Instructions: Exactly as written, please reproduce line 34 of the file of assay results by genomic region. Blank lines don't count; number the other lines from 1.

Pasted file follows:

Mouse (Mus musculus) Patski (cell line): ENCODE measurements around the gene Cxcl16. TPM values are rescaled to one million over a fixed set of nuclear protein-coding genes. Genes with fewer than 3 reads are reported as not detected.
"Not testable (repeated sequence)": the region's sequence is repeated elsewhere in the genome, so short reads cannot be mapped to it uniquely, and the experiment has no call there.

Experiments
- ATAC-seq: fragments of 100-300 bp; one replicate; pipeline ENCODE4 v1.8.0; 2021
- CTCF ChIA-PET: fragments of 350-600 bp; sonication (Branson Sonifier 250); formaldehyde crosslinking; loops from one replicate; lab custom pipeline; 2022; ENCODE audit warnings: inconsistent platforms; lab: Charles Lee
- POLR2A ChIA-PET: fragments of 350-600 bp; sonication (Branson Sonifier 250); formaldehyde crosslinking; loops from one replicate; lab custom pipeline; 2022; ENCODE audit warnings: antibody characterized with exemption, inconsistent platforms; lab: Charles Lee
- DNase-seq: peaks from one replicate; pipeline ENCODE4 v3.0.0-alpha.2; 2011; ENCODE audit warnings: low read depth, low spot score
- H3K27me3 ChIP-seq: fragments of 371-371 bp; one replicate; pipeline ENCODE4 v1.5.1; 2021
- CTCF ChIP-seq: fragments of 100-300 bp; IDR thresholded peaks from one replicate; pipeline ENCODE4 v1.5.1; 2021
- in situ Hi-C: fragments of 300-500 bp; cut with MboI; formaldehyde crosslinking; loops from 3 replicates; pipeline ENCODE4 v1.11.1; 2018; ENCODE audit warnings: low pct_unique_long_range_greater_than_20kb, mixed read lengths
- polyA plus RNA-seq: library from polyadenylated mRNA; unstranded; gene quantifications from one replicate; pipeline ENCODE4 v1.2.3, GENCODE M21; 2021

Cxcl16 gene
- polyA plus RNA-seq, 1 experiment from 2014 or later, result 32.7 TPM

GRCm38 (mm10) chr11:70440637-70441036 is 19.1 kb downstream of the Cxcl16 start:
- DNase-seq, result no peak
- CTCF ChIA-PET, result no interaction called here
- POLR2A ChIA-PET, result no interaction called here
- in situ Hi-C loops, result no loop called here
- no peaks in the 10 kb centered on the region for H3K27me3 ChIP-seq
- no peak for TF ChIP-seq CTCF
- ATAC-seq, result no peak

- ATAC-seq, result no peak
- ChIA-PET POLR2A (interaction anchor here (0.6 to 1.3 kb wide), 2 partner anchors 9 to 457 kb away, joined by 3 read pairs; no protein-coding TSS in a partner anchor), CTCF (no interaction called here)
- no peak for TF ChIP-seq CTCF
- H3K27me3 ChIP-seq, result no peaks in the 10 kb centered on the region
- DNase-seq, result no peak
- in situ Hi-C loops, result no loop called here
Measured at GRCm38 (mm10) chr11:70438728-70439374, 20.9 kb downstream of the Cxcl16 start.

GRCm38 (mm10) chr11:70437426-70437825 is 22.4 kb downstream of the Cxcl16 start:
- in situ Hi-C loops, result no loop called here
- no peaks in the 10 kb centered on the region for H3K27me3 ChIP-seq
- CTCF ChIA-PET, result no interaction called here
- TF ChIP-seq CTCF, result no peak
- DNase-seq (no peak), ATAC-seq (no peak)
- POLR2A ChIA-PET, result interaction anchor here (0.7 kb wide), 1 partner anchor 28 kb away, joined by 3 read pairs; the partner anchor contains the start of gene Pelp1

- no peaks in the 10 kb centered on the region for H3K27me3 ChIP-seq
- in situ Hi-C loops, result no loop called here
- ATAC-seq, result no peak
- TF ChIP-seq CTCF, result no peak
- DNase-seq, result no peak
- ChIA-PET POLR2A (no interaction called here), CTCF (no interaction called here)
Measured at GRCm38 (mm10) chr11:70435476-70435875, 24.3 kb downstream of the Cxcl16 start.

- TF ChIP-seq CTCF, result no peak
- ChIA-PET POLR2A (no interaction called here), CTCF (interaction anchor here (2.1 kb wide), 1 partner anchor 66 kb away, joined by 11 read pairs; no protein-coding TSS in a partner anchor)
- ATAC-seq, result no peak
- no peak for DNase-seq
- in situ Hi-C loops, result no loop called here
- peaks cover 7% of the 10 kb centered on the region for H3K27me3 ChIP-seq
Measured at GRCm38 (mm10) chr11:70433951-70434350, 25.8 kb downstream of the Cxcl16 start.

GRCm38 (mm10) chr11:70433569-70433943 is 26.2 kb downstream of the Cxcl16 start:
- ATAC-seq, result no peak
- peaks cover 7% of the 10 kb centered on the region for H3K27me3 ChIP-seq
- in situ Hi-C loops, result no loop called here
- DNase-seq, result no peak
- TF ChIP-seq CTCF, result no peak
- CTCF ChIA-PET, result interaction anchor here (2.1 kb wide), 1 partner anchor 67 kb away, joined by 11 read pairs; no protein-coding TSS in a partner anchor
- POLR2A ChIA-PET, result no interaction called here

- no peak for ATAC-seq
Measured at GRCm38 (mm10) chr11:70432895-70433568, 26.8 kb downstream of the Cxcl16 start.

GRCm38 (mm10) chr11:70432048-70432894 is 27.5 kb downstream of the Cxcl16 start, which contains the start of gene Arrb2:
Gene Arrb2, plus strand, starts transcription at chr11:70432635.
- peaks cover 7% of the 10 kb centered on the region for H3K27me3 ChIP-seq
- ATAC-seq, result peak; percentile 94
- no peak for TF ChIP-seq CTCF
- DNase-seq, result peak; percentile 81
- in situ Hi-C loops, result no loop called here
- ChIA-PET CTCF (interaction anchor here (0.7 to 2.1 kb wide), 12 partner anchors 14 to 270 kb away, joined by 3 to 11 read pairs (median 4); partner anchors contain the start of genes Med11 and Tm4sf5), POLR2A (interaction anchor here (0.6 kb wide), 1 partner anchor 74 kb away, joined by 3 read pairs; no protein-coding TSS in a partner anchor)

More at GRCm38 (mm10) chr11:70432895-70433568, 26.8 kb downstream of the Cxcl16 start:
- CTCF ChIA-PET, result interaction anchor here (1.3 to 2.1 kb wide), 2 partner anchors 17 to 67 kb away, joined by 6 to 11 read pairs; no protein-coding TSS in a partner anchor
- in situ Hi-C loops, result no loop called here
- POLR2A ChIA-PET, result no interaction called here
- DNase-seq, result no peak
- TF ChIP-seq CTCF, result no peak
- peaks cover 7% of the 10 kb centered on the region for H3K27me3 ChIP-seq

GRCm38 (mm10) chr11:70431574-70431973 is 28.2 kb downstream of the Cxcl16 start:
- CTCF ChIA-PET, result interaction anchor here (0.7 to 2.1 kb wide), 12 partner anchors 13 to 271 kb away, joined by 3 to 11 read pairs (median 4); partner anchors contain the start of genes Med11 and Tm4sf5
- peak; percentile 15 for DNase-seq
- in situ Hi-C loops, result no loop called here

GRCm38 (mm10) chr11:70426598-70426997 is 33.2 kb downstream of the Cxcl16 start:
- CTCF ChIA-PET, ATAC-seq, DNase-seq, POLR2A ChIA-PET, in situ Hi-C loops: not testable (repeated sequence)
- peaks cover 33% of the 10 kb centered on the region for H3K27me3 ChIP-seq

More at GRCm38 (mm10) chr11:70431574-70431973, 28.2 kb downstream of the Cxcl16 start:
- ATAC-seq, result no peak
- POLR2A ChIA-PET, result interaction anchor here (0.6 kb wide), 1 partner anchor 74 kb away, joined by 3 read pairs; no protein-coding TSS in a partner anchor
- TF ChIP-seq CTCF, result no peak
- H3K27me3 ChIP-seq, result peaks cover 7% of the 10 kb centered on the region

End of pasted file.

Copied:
- DNase-seq (no peak), ATAC-seq (no peak)